information age means you have to embrace the new technologies, but

there’s lots of hype,’ says Geoff Dowell, chairman at marketing

consultancy Dowell Associates.

Chris Hull, head of marketing at direct marketing firm, Customer Contact

Company, says: ’There is a concern that when people look at new contact

solutions the last thing they think about in the chain of events is the


Justyn Lucas, associate director at Media Campaign Services, believes

marketers will come up with appropriate solutions for projects through a

process of ’trial and error’. He says: ’Everyone is in the dark and no

one wants to be left in second place.’

Most agree that the convergence of the internet and digital interactive

TV will form the hub of the new media wave. But solutions may emerge

more slowly than is being touted. Cameron Piper, broadcast director at

Banks Hoggins O’Shea/FCB, says: ’If anything, new media at the moment

has got less impact than conventional messages - it’s not that creative.

It will happen, but later than you think.’


Travellers passing through Heathrow airport with a bit of time on their

hands will soon be able to order next week’s grocery shopping, sign up

to a dating agency, or check the latest news and weather - all at the

touch of a button.

UK company WAM Interactive is rolling out a network of interactive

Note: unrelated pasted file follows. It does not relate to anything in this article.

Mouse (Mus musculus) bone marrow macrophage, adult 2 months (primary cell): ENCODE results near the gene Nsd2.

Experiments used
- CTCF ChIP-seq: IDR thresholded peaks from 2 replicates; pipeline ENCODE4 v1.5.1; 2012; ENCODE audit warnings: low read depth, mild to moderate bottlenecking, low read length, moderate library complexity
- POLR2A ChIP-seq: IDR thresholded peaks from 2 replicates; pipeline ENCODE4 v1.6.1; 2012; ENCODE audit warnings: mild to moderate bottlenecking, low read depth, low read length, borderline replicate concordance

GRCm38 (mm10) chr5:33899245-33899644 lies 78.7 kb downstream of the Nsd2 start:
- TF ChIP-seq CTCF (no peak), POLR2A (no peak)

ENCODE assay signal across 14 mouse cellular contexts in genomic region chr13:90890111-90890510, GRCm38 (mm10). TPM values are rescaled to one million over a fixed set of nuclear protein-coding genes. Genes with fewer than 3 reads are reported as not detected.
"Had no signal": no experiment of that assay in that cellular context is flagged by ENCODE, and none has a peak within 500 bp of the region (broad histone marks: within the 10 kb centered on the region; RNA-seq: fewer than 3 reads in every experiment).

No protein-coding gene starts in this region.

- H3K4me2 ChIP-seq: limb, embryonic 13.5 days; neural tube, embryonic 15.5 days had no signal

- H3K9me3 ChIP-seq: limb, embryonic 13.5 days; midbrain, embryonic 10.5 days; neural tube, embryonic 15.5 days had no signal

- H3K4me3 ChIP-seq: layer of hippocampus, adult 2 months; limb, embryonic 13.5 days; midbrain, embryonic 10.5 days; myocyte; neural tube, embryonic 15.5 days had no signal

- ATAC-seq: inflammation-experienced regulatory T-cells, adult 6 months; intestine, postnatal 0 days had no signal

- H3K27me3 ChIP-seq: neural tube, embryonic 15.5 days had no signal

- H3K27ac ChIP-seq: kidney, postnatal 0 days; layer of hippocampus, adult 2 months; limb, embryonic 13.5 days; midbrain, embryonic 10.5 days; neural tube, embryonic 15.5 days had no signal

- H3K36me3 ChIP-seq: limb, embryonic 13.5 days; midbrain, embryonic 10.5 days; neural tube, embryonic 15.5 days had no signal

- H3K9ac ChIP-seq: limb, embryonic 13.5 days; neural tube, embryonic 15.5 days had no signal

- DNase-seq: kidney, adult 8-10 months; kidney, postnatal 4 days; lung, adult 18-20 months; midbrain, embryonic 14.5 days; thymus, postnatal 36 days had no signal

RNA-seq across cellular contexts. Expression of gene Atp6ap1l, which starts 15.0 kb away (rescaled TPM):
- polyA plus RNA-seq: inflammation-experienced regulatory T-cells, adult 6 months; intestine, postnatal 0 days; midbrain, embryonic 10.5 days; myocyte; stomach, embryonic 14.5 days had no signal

touchscreen stations enabling marketers to target the 30 million

passengers who depart from the airport each year. The stations, called

WAMworlds, comprise between two and four TV screens relaying a continual

20-minute loop of advertising, an electronic messaging board and a

touchscreen terminal, which provide online news, sport and weather, and

access to advertisers’ web-style sites.

WAM Interactive managing director, Frances Dickens says: ’The stations

offer an impressive array of services.’

Advertisers that have signed up to the service include Avis, the car

rental firm, IT company Hewlett Packard, and Hugo Boss watches. Each has

developed a broadcast advertising strand and a site detailing

information about the product and company. HP is pushing its new palmtop

computer and people can order a brochure online.

Interflora is putting the finishing. touches to its application and will

go live in a fortnight. Customers will be able to use the touchscreen

terminal to order flowers online. Dickens says a number of other big

name companies will be on board in the next couple of months. These

include a supermarket which will provide a home delivery service, and a

dating agency. It has yet to find sponsors for the news, sport and

weather screens, which will be branded.

A data capture form on the site enables the company to put together

profiles of WAMworld users - a monthly draw for a bottle of champagne is

helping to entice 1000 people a week to fill in the form. Statistics so

far show that as many business travellers as holiday makers are using

the system.

Nineteen per cent of people leaving their details fly ten or more times

a year.

It will cost marketers pounds 125,000 a year to secure an ad spot and

web site space, which will run across the terminals throughout Heathrow.

WAM Interactive is promising advertisers exclusivity in their sector.

Dickens compares the cost with an average pounds 10,000 price-tag for a

full-page ad in one edition of a quality Sunday newspaper. But she

concedes that advertisers ’have definitely got to have the courage to

stick their neck out’.